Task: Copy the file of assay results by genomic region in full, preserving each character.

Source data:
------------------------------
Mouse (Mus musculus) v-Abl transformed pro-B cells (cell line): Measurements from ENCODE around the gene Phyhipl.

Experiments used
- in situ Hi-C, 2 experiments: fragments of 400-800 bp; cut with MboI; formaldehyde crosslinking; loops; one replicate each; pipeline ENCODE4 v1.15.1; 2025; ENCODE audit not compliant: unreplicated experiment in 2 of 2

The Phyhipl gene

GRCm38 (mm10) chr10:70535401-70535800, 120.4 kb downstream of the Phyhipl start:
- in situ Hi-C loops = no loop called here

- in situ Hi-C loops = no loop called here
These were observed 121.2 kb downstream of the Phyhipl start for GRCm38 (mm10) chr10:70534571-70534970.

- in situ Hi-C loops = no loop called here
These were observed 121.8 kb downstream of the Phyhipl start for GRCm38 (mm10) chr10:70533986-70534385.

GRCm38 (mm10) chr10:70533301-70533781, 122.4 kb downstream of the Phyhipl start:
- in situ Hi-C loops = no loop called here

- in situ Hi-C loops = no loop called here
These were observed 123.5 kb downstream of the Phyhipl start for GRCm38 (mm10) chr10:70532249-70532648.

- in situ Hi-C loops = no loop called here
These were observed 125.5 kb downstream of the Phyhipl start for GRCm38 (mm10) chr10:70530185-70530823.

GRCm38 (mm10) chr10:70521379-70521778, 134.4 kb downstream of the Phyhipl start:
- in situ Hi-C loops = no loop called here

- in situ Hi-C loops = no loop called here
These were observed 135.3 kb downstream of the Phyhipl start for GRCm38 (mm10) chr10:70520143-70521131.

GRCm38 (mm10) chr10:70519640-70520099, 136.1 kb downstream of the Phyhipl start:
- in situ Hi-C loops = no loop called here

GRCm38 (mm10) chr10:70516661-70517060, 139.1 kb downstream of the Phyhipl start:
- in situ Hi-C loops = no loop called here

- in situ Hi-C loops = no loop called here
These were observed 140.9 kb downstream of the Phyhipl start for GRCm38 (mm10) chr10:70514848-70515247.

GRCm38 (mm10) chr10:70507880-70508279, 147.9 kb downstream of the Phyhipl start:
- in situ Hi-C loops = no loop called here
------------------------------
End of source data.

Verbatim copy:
Mouse (Mus musculus) v-Abl transformed pro-B cells (cell line): Measurements from ENCODE around the gene Phyhipl.

Experiments used
- in situ Hi-C, 2 experiments: fragments of 400-800 bp; cut with MboI; formaldehyde crosslinking; loops; one replicate each; pipeline ENCODE4 v1.15.1; 2025; ENCODE audit not compliant: unreplicated experiment in 2 of 2

The Phyhipl gene

GRCm38 (mm10) chr10:70535401-70535800, 120.4 kb downstream of the Phyhipl start:
- in situ Hi-C loops = no loop called here

- in situ Hi-C loops = no loop called here
These were observed 121.2 kb downstream of the Phyhipl start for GRCm38 (mm10) chr10:70534571-70534970.

- in situ Hi-C loops = no loop called here
These were observed 121.8 kb downstream of the Phyhipl start for GRCm38 (mm10) chr10:70533986-70534385.

GRCm38 (mm10) chr10:70533301-70533781, 122.4 kb downstream of the Phyhipl start:
- in situ Hi-C loops = no loop called here

- in situ Hi-C loops = no loop called here
These were observed 123.5 kb downstream of the Phyhipl start for GRCm38 (mm10) chr10:70532249-70532648.

- in situ Hi-C loops = no loop called here
These were observed 125.5 kb downstream of the Phyhipl start for GRCm38 (mm10) chr10:70530185-70530823.

GRCm38 (mm10) chr10:70521379-70521778, 134.4 kb downstream of the Phyhipl start:
- in situ Hi-C loops = no loop called here

- in situ Hi-C loops = no loop called here
These were observed 135.3 kb downstream of the Phyhipl start for GRCm38 (mm10) chr10:70520143-70521131.

GRCm38 (mm10) chr10:70519640-70520099, 136.1 kb downstream of the Phyhipl start:
- in situ Hi-C loops = no loop called here

GRCm38 (mm10) chr10:70516661-70517060, 139.1 kb downstream of the Phyhipl start:
- in situ Hi-C loops = no loop called here

- in situ Hi-C loops = no loop called here
These were observed 140.9 kb downstream of the Phyhipl start for GRCm38 (mm10) chr10:70514848-70515247.

GRCm38 (mm10) chr10:70507880-70508279, 147.9 kb downstream of the Phyhipl start:
- in situ Hi-C loops = no loop called here